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Like the title suggests. Is it possible to have an implicit function that is continuous but not differentiable? Something which resembles a fractal, or is perhaps constant (not asymptotic) after a certain x but without a smooth approach, describable implicitly in x and y. On a related note can one describe a self-similar function, like a fractal, implicitly? For example a sinusoidal with noise is often self similar and always continuous but not differentiable anywhere. I am not referring to solutions given by the Implicit Function theorem which maps relations to functions.

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Consider $f:\mathbb{R}^{2}\rightarrow \mathbb{R}$ defined by $f(x,y)=y^{3}-x$

Then the equation $f(x,y)=y^{3}-x = 0$ generates an implicit function $g:\mathbb{R}\rightarrow \mathbb{R}$ defined by $g(x)=x^{1/3}$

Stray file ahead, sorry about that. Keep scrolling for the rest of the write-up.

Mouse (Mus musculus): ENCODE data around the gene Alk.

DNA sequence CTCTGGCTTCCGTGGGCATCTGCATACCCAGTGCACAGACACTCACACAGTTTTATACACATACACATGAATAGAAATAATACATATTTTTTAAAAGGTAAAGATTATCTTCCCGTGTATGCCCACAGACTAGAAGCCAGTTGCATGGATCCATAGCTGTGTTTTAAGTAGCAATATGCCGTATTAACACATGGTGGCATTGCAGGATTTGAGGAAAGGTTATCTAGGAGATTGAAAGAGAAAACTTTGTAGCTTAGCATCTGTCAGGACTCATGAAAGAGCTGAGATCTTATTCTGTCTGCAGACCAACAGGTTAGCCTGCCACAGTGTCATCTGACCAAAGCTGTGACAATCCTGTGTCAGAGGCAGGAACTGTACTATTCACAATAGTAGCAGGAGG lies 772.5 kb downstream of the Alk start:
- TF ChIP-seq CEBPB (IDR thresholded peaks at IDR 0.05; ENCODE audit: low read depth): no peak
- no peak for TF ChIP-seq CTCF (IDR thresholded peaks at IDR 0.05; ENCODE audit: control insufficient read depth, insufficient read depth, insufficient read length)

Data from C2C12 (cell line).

However, the derivative $g'(x)=\frac{1}{3}x^{-2/3}$ is not defined at $x = 0$ because for small changes $dx$ and $dy$ we have

$df(x,y) = f_{x}(x,y)dx + f_{y}(x,y)dy = 0$


$g'(x)=dy/dx=- f_{x}(x,y)dx / f_{y}(x,y)dy$

which is defined only when

$f_{y}(x,y)dy \neq 0$

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Could you please consider formatting your answer. Math.SE uses MathJax to display mathematical expression. I believe you have misttook the syntax. It should be in the form $ <<Tex Commnad here>>$ – funktor Apr 11 '12 at 13:34
sorry, switching between SE and the browser LaTeX plugin I sometimes forget which one uses which syntax :D – scibuff Apr 11 '12 at 13:39
I believe Srijan is looking for a function defined only implicitly that is non-differentiable at every point in an open interval, not just at an isolated point. See – Barry Smith Apr 11 '12 at 13:48
right ... how about the Koch snowflake or space-filling curve – scibuff Apr 11 '12 at 14:16
@BarrySmith Your particular link seems to answer my question. Are there other such examples? – Srijan Apr 11 '12 at 16:16

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